The Contribution of Germline Pathogenic Variants in Breast Cancer Genes to Contralateral Breast Cancer Risk in BRCA1/BRCA2/PALB2-Negative Women.
BACKGROUND: Contralateral breast cancer (CBC) is associated with younger age at first diagnosis, family history and pathogenic germline variants (PGVs) in genes such as BRCA1, BRCA2 and PALB2. However, data regarding genetic factors predisposing to CBC among younger women who are BRCA1/2/PALB2-negative remain limited. METHODS: In this nested case-control study, participants negative for BRCA1/2/PALB2 PGVs were selected from the WECARE Study. The burden of PGVs in established breast cancer risk genes was compared in 357 cases with CBC and 366 matched controls with unilateral breast cancer (UBC). The samples were sequenced in two phases. Whole exome sequencing was used in Group 1, 162 CBC and 172 UBC (mean age at diagnosis: 42 years). A targeted panel of genes was used in Group 2, 195 CBC and 194 UBC (mean age at diagnosis: 50 years). Comparisons of PGVs burdens between CBC and UBC were made in these groups, and additional stratified sub-analysis was performed within each group according to the age at diagnosis and the time from first breast cancer (BC). RESULTS: The PGVs burden in Group 1 was significantly higher in CBC than in UBC (p = 0.002, OR = 2.5, 95CI: 1.2-5.6), driven mainly by variants in CHEK2 and ATM. The proportions of PGVs carriers in CBC and UBC in this group were 14.8% and 5.8%, respectively. There was no significant difference in PGVs burden between CBC and UBC in Group 2 (p = 0.4, OR = 1.4, 95CI: 0.7-2.8), with proportions of carriers being 8.7% and 8.2%, respectively. There was a significant association of PGVs in CBC with younger age. Metanalysis combining both groups confirmed the significant association between the burden of PGVs and the risk of CBC (p = 0.006) with the significance driven by the younger cases (Group 1). CONCLUSION: In younger BRCA1/BRCA2/PALB2-negative women, the aggregated burden of PGVs in breast cancer risk genes was associated with the increased risk of CBC and was inversely proportional to the age at onset.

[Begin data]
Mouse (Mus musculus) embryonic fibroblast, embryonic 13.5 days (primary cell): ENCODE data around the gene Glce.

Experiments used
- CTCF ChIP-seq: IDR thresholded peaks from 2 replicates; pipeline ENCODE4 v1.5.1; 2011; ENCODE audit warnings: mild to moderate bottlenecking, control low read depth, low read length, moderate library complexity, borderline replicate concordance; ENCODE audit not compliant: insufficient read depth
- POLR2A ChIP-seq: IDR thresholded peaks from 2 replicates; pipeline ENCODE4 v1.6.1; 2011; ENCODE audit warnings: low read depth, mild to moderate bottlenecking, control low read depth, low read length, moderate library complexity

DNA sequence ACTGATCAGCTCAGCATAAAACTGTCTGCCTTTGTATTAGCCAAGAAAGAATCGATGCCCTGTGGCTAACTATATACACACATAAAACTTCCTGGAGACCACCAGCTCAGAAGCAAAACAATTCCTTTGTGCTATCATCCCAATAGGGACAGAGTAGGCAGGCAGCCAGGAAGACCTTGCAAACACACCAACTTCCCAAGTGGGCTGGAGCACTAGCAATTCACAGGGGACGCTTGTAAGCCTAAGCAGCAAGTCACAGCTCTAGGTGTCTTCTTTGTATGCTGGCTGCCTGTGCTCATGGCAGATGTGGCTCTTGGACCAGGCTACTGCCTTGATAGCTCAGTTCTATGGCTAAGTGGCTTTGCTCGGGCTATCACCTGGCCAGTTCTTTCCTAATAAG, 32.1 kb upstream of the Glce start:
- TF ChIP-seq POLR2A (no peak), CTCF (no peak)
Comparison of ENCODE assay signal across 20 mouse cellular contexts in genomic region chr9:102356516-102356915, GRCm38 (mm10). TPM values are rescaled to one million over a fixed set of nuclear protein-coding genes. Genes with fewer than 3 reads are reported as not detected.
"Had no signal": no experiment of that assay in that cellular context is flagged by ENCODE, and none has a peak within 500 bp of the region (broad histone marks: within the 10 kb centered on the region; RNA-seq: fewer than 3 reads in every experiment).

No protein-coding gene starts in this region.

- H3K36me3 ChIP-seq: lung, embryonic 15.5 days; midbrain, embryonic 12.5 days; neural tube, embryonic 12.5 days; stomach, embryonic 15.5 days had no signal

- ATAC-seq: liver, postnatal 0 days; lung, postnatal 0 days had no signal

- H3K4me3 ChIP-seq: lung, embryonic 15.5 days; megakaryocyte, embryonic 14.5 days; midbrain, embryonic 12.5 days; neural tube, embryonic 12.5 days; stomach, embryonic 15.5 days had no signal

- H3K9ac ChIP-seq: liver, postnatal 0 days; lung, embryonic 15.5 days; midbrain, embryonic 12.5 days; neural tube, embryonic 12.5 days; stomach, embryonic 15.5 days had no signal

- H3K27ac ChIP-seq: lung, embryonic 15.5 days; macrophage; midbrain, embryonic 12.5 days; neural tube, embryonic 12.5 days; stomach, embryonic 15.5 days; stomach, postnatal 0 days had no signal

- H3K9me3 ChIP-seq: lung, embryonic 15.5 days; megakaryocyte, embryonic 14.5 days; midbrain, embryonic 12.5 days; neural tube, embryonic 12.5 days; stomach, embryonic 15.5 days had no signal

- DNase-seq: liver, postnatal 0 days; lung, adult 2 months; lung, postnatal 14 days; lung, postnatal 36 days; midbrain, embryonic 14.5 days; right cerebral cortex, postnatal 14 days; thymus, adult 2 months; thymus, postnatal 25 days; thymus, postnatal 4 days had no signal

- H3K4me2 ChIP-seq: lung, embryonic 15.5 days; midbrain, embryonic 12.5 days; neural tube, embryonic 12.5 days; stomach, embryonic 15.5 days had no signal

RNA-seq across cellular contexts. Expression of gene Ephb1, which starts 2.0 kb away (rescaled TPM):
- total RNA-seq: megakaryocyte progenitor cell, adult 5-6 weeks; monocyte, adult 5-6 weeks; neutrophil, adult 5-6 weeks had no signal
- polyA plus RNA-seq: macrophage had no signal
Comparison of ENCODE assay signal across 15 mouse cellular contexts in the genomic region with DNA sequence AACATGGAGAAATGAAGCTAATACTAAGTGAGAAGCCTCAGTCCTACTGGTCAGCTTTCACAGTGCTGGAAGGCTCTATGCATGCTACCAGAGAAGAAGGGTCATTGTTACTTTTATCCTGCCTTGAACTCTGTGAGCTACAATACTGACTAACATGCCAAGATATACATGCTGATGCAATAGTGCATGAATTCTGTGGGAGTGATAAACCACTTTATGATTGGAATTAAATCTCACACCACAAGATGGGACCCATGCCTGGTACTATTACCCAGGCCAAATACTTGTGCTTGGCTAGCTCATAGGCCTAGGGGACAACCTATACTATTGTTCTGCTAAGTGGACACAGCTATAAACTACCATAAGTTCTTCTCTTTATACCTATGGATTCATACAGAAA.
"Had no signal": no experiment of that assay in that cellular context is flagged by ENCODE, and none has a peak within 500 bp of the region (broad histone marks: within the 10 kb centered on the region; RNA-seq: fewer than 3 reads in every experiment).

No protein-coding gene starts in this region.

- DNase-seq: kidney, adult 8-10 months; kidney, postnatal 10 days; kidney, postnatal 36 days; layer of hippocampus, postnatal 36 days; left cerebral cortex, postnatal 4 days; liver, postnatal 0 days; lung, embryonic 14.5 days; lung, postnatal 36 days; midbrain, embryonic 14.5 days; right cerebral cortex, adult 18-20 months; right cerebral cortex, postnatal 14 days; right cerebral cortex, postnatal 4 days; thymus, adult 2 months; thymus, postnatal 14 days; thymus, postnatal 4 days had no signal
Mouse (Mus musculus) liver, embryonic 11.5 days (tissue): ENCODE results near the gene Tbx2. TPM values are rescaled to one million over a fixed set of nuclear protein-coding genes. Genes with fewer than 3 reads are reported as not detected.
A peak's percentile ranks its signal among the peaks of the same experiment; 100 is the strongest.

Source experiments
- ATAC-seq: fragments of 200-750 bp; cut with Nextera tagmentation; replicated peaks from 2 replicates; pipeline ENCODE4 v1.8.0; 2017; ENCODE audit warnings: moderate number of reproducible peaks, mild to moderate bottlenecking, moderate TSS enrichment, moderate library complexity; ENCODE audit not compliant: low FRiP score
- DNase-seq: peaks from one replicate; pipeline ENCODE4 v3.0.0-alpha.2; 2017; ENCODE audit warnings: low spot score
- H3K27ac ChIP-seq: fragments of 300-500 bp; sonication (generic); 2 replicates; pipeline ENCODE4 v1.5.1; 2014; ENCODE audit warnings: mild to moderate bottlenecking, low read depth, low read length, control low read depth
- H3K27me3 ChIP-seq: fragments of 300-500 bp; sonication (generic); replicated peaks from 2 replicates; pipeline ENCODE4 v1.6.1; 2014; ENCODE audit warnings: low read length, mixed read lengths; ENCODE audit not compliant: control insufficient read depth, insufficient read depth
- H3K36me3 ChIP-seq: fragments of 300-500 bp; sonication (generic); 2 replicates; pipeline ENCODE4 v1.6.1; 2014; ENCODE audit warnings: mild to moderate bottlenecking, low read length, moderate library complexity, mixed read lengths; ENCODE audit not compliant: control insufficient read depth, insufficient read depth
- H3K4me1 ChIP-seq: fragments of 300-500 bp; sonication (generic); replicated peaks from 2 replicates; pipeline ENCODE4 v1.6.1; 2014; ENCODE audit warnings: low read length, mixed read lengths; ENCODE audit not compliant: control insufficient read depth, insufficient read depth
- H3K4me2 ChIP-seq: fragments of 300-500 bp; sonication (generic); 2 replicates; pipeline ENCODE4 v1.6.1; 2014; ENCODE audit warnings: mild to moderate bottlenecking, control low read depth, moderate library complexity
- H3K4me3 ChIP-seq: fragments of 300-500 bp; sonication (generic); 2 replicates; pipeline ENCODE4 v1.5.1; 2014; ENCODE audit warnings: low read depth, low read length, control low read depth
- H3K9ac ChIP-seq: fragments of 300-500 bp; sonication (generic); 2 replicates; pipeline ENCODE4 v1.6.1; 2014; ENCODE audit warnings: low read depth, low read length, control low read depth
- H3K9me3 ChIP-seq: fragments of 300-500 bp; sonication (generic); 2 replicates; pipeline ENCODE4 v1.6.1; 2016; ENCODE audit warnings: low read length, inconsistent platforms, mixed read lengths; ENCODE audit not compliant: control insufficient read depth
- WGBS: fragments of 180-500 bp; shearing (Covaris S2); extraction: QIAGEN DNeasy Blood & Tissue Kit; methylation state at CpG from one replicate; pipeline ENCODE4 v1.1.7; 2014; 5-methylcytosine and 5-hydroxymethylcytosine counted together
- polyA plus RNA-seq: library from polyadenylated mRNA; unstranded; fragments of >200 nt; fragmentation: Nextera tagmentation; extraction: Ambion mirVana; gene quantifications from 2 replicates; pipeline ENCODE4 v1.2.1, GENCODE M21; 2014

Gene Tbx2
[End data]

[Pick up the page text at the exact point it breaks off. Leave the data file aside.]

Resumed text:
National Institute for Health Research (IS-BRC-1215-20014)